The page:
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FOR IMMEDIATE RELEASE                                                  June 28, 2000

 Report Finds Federal Anti-Ecstasy Bill
Endangers Adolescents and Violates Free Speech

CALIFORNIA – A report issued on June 28, 2000, by the Center for Cognitive Liberty & Ethics, finds that provisions in the Ecstasy Anti-Proliferation Act of 2000 (S.2612) will endanger adolescents and others who use MDMA (Ecstasy), and will violate the free speech rights of a broad range of writers, scholars, reporters, and activists, whose work departs from the government’s “just say no” national drug policy.    

Among other conclusions, the report finds that:

> While the Act purports to punish Ecstasy offenses the same as methamphetamine offenses, flaws in the Act's design actually punish Ecstasy offender's much more harshly than methamphetamine offenders -- setting forth the same punishment for selling 20 doses of Ecstasy as for selling 500 doses of methamphetamine. This skewed punishment structure will encourage dealers to fraudulently sell methamphetamine as Ecstasy, thereby endangering adolescents and others who will believe they are purchasing Ecstasy, when they will actually be receiving the much more potent and dangerous drug, methamphetamine.

> Section 6 of the Act, which seeks to criminalize certain information about Ecstasy and other controlled substances, violates the First Amendment, and endangers adolescents and others who will find it increasingly difficult to obtain reliable information on how to reduce the harms associated with using Ecstasy. The Act's information ban will also impact parents, doctors, scholars, reporters, harm reduction advocates, Web site operators, and other citizens whose speech will be chilled for fear of saying or writing the wrong thing and facing ten years in prison.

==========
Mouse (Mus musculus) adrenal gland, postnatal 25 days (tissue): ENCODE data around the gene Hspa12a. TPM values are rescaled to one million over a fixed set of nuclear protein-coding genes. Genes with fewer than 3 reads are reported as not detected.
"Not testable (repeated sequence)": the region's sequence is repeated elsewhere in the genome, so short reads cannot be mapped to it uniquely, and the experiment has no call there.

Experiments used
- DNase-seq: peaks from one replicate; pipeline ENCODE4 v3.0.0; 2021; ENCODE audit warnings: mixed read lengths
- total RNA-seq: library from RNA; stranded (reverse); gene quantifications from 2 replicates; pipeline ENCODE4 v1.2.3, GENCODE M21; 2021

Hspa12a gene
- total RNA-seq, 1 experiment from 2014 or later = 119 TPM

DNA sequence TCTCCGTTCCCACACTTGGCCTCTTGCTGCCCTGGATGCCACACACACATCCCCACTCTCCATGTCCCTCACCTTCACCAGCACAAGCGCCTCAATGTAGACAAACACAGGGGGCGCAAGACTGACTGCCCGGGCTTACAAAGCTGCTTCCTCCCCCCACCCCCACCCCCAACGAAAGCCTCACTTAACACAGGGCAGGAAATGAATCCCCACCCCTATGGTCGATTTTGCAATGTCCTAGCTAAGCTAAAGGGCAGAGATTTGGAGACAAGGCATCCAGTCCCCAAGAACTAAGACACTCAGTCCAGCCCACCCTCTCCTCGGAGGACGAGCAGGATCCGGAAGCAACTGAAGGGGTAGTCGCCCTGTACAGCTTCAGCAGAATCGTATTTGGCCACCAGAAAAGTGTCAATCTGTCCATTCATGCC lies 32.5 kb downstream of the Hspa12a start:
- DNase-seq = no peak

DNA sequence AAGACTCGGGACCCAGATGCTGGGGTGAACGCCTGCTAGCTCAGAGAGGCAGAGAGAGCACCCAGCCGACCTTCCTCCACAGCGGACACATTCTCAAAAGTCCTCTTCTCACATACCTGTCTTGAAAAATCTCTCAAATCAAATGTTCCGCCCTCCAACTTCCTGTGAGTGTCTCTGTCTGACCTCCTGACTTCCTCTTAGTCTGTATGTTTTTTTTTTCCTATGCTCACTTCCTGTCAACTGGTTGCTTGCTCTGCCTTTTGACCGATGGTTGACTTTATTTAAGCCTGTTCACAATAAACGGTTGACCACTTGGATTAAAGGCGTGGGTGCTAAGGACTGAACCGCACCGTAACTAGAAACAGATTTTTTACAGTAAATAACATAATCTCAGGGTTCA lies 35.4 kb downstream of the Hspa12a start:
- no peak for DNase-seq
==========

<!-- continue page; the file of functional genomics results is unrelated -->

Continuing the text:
> In light of the heated nature of the public debate over drug use and drug policy, the Act’s overbroad and vague ban on certain information concerning Ecstasy and other controlled substances, invites bad faith arrests by law enforcement agents – arrests aimed not at securing valid convictions, but rather at chilling expression and deterring efforts by citizens and organizations advocating for changes in national drug policy.

> The Act would attribute unsubstantiated factual findings to Congress concerning Ecstasy. The report by the Center for Cognitive Liberty & Ethics suggests that rather than summarily adopt such findings, Congress should hold a full evidentiary hearing on Ecstasy's risk profile, addiction potential, and therapeutic use potential.

The complete report is available online as an Adobe Acrobat file at: or via FAX or postal mail from the Center for Cognitive Liberty & Ethics.


 About the Center for Cognitive Liberty & Ethics

The Center for Cognitive Liberty and Ethics is a nonpartisan, nonprofit, law and policy center working in the public interest to protect fundamental civil liberties. The Center seeks to foster cognitive liberty – the basic human right to unrestrained independent thinking, including the right to control one’s own mental processes and to experience the full spectrum of possible thought.


Contact Information:

Telephone: 1-888-950-MIND (6463)

Fax: 530-686-8265


Click Here for more information on the Ecstasy Anti-Proliferation Act.